As Ashes To Ashes drags us back to a world of stonewashed jeans and mullets... Where were YOU in 1982?

We may cringe at our wardrobes from 1982, a year in which lace gloves, legwarmers, and stonewashed denim featured heavily, but Eighties fashion is back in vogue.

With a new series of Ashes To Ashes back on television, we go back to the Eighties to find out who were those heroes of yesteryear and what they remember about those multicoloured days.


Fashion icon of the time was Toyah Willcox, 50, named Best British Singer at the Rock and Pop Awards (now the Brits). She says:

Back In 1982, I was recognised everywhere I went - I had the big, pink hair, and I dressed the part in black PVC boots and little dresses. My nightmare would have been to have been seen without full make-up.

Post-punk was moving into New Wave and New Romanticism, you lived the dream and wore the uniform every day, that was part of the movement. My schedule was exhausting.

When we shot the award-winning Brave New World video, in which I wore black contact lenses (wearing different coloured contact lenses was very 'in' in 1982) I was up at 2am in make-up, then posing on a freezing beach in Hastings at 4am.

I was then driven into London where I was shot riding a horse at Battersea power station until four in the afternoon. Then we filmed through the night at Wandsworth studio - and I had a concert the next day.

For me, 1982 was a year that empowered women. I loved the fashion - at last British women ditched all those boring Laura Ashley prints.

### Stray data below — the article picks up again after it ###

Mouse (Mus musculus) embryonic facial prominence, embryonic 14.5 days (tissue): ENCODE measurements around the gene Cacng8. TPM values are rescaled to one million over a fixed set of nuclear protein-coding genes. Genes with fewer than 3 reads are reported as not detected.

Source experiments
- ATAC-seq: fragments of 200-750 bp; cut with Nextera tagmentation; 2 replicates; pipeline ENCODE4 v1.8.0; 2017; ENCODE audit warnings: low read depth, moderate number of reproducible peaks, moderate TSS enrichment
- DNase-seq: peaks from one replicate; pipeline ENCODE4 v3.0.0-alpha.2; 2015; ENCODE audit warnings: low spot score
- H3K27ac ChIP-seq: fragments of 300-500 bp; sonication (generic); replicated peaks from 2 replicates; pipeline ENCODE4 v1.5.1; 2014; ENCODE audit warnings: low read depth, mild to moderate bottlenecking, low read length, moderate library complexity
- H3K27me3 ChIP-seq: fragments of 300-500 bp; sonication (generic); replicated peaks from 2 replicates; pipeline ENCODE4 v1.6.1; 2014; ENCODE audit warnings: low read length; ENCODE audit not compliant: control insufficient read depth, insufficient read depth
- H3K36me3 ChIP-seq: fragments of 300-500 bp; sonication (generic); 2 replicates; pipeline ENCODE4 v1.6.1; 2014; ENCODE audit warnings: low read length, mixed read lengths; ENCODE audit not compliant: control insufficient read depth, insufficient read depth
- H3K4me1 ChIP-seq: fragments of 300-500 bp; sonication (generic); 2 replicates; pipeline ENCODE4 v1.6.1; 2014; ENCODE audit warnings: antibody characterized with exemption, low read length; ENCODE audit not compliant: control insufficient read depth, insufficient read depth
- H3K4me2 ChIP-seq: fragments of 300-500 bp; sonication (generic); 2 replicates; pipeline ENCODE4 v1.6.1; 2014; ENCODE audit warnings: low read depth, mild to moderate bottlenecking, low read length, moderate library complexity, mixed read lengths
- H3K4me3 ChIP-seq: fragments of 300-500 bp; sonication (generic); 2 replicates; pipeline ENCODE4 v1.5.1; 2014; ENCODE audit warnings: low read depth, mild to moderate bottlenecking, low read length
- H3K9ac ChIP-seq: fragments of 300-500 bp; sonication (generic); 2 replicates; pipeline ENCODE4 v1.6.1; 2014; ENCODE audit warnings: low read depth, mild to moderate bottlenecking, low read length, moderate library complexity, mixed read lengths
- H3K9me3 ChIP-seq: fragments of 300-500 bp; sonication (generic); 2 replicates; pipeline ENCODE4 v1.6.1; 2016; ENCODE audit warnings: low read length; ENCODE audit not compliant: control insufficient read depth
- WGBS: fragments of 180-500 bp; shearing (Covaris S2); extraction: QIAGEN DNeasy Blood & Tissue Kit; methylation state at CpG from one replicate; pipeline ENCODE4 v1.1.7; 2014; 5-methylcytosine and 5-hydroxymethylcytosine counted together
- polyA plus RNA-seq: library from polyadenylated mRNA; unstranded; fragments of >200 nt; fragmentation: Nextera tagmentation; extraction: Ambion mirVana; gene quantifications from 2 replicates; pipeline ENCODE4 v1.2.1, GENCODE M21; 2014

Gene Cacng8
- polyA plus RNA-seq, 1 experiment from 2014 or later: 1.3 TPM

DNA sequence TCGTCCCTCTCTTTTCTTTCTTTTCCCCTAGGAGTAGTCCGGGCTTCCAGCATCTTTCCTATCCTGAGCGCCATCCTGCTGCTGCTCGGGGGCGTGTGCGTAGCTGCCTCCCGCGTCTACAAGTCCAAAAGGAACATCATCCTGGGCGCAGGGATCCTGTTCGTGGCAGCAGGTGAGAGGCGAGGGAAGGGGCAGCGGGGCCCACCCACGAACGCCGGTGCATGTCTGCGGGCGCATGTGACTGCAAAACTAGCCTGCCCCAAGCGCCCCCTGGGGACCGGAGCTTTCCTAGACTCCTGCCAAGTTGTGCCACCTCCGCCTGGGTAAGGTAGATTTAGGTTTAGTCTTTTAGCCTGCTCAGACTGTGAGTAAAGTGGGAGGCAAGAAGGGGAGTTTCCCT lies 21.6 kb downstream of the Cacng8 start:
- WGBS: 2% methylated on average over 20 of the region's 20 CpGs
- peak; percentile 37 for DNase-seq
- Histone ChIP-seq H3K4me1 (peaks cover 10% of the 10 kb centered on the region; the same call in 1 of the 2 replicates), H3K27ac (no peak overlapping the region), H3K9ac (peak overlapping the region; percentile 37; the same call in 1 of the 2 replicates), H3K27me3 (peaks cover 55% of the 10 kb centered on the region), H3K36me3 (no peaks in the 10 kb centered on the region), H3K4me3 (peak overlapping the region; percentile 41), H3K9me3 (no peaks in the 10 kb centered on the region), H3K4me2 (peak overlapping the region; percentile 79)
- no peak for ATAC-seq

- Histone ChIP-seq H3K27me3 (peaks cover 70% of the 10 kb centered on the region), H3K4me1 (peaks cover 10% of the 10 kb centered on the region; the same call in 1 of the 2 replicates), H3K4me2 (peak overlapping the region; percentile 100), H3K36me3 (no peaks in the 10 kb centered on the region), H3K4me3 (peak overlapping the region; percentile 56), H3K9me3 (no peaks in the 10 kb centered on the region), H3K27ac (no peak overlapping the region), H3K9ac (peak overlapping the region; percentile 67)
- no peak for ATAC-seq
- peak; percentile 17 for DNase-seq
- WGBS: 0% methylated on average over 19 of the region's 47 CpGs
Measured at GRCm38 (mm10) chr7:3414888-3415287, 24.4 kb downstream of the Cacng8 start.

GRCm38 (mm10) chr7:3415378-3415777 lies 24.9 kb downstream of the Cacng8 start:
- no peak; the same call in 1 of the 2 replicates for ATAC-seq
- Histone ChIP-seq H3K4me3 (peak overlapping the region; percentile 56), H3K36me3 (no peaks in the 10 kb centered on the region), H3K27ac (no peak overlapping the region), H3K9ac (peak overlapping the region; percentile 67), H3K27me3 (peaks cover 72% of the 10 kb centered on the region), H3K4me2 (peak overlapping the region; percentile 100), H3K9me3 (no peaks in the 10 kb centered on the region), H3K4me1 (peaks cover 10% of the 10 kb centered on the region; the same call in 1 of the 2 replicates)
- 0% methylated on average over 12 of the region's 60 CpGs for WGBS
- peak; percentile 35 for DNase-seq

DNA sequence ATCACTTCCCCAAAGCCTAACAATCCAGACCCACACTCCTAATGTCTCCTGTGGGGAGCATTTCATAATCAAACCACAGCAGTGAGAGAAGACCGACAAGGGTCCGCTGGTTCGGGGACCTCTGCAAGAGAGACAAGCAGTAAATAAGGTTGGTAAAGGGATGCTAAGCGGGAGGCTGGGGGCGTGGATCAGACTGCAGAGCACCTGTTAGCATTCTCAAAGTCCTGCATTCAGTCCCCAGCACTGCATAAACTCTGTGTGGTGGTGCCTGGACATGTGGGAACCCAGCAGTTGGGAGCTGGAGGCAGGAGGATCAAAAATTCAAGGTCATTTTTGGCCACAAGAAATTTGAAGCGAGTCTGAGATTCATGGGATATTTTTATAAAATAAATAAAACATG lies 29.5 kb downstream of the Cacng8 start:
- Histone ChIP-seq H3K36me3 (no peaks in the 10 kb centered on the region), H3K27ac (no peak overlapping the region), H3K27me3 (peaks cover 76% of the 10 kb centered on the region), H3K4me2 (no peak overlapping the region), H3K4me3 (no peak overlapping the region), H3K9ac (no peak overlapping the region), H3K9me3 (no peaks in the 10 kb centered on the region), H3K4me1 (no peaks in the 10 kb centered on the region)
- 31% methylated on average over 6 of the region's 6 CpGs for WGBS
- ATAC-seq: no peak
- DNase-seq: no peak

Huge shoulder pads were in, thanks to Joan Collins in Dynasty, and London was the hippest place to be, thanks to designers such as Vivienne Westwood and Katharine Hamnett.

Perhaps my most spectacular stage outfit was the one I wore to sing Thunder In The Mountains on Top Of The Pops.

I had 2ft-high hair in the shape of a sunflower, thigh-length black PVC boots and a black suede cavewoman dress. For one shoot, when I had almost vertical pink hair, it took me 12 hours to get ready. In that year, you felt you could wear anything, the sky was the limit.

Make-up was also outrageous - I went through a period of wearing cubist designs on my face. Boys and girls dressed alike - men looked like peacocks in their make-up and over-sized shirts.

In terms of politics, Margaret Thatcher typified the 'can-do' role of women, though I didn't agree with her policies. It was an important year for women, as we were starting to be taken seriously in our own right.

Daily Mail
April 2009